Wells Fargo to Face Tighter Regulations on Hiring New Executives, Shielding Pay of Former Executives
The move voids certain prior allowances and places the bank under tougher oversight standards
A leading bank regulator known as the Office of the Comptroller of the Currency has revoked Wells Fargo's right to protect the pay of former executives from being clawed back due to a fake-accounts scandal.
The New York Times (NYT) reports that the regulator is also now requiring Wells to obtain advance approval before naming new executive leadership.
The Office of the Comptroller of the Currency (OCC) is the main regulator for federal banks. In the original settlement with Wells, the bank had been exempted from certain regulations on "golden parachutes," defined by ConsumerAffairs as the industry term for "senior executive severance packages."
These allowances, writes NYT, have now been voided.
Wells was informed on Friday that the OCC had revoked the bank's previous "relief from specific requirements and limitations regarding rules, policies, and procedures for corporate activities," according to a statement issued by the OCC.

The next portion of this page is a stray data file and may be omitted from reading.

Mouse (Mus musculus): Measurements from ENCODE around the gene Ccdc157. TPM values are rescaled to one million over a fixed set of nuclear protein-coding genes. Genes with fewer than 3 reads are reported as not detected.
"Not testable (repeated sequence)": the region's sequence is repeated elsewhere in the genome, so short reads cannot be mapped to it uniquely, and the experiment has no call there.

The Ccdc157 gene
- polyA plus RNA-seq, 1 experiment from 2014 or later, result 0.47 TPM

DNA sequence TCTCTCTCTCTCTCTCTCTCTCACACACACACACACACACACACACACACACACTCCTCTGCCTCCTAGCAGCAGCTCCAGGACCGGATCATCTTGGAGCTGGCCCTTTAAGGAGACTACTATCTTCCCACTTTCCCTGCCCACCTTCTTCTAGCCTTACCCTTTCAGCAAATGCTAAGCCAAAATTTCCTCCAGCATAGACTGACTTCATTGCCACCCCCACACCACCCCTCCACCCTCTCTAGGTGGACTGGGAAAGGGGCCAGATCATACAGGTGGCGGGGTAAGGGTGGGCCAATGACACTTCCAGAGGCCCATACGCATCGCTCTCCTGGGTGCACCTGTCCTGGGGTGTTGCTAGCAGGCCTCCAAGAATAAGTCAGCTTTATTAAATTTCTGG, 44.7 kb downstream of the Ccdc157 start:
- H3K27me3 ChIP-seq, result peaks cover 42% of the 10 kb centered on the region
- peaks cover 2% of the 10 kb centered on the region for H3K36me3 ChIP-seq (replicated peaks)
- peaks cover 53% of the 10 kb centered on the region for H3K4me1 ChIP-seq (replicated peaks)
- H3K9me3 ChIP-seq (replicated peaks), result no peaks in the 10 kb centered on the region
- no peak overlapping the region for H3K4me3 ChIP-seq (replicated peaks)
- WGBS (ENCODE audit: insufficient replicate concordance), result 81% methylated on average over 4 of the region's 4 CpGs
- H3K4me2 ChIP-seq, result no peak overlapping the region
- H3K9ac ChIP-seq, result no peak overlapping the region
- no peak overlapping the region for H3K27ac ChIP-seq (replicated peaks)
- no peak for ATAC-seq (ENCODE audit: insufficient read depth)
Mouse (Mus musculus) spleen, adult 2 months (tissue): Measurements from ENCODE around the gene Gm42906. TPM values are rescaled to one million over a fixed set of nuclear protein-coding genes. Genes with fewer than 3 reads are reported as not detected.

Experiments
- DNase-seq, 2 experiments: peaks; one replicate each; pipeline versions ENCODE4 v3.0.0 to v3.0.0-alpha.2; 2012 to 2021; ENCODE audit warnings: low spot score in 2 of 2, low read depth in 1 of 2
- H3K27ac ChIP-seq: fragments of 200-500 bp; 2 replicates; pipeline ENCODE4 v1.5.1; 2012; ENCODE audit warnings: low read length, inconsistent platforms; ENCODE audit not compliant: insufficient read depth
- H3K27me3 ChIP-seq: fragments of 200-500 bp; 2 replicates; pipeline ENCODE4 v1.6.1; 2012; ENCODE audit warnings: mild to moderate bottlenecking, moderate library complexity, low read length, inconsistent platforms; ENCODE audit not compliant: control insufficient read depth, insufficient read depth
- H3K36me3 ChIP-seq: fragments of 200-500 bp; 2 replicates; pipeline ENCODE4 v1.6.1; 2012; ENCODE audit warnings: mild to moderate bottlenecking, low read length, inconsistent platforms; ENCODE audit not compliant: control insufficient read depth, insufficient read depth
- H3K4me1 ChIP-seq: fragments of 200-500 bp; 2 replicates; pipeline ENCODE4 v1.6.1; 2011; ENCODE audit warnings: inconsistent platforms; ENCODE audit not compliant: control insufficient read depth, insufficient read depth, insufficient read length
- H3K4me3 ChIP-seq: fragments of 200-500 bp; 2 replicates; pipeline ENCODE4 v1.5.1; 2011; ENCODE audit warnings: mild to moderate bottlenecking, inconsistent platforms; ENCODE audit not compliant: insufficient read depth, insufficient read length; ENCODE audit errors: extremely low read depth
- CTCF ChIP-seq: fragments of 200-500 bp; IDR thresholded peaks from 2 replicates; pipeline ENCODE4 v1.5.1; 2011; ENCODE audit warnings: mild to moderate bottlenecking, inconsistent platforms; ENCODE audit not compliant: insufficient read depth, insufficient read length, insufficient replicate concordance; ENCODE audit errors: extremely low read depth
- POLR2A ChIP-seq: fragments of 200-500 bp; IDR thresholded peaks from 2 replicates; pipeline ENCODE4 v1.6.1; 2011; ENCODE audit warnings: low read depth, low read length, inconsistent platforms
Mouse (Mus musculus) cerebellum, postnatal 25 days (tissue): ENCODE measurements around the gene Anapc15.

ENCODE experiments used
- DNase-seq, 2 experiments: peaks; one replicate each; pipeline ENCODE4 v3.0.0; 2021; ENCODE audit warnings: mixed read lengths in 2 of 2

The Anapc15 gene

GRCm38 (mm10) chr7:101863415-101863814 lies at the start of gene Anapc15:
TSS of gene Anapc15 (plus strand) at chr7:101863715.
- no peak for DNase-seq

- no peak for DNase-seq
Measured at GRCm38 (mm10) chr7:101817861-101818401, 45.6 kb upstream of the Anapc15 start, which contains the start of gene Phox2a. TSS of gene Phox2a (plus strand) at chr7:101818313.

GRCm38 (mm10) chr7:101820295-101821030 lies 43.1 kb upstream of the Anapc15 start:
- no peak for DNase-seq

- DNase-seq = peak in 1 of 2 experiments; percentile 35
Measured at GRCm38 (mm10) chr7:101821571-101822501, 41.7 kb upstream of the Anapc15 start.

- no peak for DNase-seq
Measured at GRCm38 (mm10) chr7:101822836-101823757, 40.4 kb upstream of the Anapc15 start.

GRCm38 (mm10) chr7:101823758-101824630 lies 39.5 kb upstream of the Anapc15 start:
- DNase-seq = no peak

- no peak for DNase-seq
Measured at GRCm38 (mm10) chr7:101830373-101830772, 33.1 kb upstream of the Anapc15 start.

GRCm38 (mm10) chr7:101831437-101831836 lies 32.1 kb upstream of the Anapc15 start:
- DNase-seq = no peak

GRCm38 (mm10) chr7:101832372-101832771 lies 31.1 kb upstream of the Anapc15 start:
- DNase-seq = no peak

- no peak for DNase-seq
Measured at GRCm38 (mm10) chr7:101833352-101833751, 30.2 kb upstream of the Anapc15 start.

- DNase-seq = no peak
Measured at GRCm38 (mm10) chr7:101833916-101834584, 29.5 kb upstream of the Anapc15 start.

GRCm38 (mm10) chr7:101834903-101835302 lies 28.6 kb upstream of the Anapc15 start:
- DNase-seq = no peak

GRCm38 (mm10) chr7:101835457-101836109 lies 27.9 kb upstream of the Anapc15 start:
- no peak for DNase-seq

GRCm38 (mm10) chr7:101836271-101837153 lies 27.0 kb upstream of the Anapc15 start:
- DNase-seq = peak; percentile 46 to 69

An OCC official said that this act places the bank under more stringent oversight standards from which it had been exempted by the agency under the terms of the September settlement.
Fortune writes that the OCC's move might "target executive pay at Wells Fargo at a time when some lawmakers complain bank bosses have not paid a fair price for their part in financial scandals."
NYT reports that former Wells CEO John Stumpf and the former head of retail banking, Carrie Tolstedt, have given up approximately $60 million in stock according to a review of securities filings conducted by Reuters.
However, filings additionally showed that the pair were also poised to bring in more than $350 million in compensation.